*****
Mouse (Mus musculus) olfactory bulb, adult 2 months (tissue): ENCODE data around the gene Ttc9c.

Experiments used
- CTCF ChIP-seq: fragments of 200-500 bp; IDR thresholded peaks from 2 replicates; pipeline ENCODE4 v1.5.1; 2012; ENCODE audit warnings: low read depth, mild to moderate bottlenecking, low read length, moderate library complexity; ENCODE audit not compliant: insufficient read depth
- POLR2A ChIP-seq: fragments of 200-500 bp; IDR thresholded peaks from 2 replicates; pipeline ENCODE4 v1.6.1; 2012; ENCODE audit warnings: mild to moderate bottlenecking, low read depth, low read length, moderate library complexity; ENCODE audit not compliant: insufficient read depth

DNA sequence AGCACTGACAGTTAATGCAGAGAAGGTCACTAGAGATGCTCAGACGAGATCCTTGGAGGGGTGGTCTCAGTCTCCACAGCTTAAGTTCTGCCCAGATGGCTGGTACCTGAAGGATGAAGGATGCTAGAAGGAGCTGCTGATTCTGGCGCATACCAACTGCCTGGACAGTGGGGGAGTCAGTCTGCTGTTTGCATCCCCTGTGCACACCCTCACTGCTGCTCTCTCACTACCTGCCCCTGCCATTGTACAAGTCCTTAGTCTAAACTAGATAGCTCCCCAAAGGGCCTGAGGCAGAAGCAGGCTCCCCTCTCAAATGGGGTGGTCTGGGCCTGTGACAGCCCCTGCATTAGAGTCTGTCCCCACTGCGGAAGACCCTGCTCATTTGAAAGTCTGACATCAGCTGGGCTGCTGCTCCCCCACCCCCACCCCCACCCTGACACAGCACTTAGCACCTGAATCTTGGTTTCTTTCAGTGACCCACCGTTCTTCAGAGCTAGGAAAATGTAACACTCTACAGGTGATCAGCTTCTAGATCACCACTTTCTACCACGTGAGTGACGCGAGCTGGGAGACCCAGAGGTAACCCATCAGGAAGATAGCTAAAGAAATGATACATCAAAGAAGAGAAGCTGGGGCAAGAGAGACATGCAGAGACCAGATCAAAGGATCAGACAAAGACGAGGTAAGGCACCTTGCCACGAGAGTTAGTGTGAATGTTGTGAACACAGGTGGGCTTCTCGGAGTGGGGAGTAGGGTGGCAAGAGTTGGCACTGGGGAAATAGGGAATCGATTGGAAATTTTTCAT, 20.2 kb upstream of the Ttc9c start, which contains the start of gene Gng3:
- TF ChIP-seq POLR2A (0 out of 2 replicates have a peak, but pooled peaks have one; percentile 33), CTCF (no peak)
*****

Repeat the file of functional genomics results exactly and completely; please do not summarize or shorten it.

Mouse (Mus musculus) olfactory bulb, adult 2 months (tissue): ENCODE data around the gene Ttc9c.

Experiments used
- CTCF ChIP-seq: fragments of 200-500 bp; IDR thresholded peaks from 2 replicates; pipeline ENCODE4 v1.5.1; 2012; ENCODE audit warnings: low read depth, mild to moderate bottlenecking, low read length, moderate library complexity; ENCODE audit not compliant: insufficient read depth
- POLR2A ChIP-seq: fragments of 200-500 bp; IDR thresholded peaks from 2 replicates; pipeline ENCODE4 v1.6.1; 2012; ENCODE audit warnings: mild to moderate bottlenecking, low read depth, low read length, moderate library complexity; ENCODE audit not compliant: insufficient read depth

DNA sequence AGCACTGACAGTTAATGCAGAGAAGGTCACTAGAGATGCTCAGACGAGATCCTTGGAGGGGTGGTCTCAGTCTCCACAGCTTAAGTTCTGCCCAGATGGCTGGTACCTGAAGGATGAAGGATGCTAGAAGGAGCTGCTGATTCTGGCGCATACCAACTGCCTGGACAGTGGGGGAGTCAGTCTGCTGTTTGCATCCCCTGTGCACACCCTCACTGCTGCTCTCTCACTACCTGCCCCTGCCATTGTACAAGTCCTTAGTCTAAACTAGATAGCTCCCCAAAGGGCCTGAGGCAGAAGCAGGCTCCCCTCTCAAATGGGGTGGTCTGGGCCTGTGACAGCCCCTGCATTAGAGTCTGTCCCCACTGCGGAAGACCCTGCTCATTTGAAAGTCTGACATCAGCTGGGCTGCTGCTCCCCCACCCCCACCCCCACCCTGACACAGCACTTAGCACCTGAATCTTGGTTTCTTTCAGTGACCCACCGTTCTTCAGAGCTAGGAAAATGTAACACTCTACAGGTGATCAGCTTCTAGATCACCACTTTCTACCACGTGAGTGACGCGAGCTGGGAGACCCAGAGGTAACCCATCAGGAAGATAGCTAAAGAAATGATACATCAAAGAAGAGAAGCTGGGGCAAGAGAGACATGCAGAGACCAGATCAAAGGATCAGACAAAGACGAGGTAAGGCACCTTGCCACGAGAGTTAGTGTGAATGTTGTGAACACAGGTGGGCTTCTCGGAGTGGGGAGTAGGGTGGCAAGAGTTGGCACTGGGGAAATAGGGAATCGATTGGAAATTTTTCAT, 20.2 kb upstream of the Ttc9c start, which contains the start of gene Gng3:
- TF ChIP-seq POLR2A (0 out of 2 replicates have a peak, but pooled peaks have one; percentile 33), CTCF (no peak)